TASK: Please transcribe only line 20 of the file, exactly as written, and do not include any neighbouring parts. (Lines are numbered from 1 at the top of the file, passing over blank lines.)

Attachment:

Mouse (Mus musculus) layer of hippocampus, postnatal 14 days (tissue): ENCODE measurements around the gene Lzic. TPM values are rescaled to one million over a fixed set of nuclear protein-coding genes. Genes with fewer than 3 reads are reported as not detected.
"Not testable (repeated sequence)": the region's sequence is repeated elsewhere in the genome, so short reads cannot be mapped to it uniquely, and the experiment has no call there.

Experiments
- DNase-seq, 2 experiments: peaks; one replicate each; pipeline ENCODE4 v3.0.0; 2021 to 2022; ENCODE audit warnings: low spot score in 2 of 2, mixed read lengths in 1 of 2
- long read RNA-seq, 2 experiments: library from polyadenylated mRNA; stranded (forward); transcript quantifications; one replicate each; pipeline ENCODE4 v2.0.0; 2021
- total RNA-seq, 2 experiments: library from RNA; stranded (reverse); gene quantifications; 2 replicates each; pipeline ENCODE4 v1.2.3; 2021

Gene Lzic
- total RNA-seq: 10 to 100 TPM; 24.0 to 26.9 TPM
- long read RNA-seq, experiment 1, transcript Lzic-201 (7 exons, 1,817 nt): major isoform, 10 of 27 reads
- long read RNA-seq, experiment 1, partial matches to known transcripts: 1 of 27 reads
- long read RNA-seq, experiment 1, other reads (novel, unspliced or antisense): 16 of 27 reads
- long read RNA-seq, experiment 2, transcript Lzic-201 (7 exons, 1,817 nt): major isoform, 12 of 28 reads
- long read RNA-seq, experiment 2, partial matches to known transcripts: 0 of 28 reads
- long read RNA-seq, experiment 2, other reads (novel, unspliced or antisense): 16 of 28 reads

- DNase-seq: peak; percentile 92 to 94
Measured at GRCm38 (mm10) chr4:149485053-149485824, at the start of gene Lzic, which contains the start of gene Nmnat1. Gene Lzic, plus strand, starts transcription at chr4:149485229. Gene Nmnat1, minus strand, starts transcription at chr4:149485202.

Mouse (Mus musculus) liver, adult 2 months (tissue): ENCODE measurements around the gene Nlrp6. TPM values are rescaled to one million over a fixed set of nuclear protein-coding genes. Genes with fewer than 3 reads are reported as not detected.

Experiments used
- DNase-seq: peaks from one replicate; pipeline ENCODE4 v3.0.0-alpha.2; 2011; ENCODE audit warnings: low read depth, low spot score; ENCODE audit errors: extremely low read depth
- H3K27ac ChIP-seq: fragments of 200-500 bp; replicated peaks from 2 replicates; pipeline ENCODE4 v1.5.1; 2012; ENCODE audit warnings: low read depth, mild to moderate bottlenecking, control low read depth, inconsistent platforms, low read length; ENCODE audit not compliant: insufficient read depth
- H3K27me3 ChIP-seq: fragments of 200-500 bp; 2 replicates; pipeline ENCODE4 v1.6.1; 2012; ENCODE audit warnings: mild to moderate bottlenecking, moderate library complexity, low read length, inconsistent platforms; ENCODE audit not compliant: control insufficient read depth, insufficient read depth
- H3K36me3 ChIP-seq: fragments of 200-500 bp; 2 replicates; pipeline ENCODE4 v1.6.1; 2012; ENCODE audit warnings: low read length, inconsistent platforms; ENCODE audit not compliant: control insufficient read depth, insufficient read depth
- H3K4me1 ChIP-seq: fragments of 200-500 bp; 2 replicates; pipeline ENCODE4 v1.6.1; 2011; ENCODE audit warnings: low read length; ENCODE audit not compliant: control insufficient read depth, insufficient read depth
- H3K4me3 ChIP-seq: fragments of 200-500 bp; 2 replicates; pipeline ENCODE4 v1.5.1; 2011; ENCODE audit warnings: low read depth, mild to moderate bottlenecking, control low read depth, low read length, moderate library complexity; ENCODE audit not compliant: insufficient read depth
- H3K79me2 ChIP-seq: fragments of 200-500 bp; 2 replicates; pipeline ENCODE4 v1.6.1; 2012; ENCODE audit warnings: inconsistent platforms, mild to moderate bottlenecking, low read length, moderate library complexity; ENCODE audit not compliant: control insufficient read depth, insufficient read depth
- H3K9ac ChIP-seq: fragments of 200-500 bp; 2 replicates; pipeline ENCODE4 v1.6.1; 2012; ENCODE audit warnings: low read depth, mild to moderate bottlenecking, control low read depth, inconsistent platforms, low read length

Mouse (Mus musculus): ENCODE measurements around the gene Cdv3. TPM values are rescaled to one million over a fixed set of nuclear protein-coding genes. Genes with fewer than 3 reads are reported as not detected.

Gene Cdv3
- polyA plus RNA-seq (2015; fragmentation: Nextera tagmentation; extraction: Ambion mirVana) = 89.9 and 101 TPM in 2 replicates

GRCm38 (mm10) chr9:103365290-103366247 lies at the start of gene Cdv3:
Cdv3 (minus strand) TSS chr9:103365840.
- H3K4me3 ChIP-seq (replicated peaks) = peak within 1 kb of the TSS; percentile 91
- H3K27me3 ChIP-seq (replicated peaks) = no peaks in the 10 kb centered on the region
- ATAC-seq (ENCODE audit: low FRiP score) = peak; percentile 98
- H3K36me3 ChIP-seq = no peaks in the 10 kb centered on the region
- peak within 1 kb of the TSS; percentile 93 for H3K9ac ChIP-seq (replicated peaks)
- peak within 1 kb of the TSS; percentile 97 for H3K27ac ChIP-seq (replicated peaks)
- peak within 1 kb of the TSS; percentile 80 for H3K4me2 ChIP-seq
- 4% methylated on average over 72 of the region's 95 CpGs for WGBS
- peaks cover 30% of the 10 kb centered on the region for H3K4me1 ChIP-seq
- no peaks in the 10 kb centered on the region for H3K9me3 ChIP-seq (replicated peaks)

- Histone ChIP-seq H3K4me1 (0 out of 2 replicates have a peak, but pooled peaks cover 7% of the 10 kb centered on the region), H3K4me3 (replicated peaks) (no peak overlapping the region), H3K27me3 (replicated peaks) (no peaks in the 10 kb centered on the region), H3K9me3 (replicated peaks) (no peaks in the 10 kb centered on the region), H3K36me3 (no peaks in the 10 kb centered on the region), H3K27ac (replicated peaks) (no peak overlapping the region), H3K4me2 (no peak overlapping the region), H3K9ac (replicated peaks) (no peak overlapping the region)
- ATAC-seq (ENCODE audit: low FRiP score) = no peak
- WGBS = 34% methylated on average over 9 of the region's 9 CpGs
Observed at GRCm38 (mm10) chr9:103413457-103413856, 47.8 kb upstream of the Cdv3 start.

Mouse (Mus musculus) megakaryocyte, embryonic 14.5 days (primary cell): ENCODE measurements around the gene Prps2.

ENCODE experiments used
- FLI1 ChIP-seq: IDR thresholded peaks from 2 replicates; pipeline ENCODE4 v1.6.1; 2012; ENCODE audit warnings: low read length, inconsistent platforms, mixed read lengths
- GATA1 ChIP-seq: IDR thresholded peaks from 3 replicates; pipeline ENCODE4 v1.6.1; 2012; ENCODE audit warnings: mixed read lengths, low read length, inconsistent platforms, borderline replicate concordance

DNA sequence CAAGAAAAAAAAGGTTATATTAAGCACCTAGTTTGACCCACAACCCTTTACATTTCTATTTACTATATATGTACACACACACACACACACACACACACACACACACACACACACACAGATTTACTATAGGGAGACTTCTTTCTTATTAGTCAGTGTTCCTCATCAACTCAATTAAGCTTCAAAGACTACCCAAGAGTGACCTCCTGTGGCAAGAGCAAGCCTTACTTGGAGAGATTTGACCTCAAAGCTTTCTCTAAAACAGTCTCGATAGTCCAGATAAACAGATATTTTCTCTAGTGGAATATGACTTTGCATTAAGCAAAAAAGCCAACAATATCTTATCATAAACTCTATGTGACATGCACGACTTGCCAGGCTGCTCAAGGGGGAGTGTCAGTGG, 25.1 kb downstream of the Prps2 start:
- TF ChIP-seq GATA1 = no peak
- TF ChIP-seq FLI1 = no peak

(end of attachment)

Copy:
- H3K27ac ChIP-seq: fragments of 200-500 bp; replicated peaks from 2 replicates; pipeline ENCODE4 v1.5.1; 2012; ENCODE audit warnings: low read depth, mild to moderate bottlenecking, control low read depth, inconsistent platforms, low read length; ENCODE audit not compliant: insufficient read depth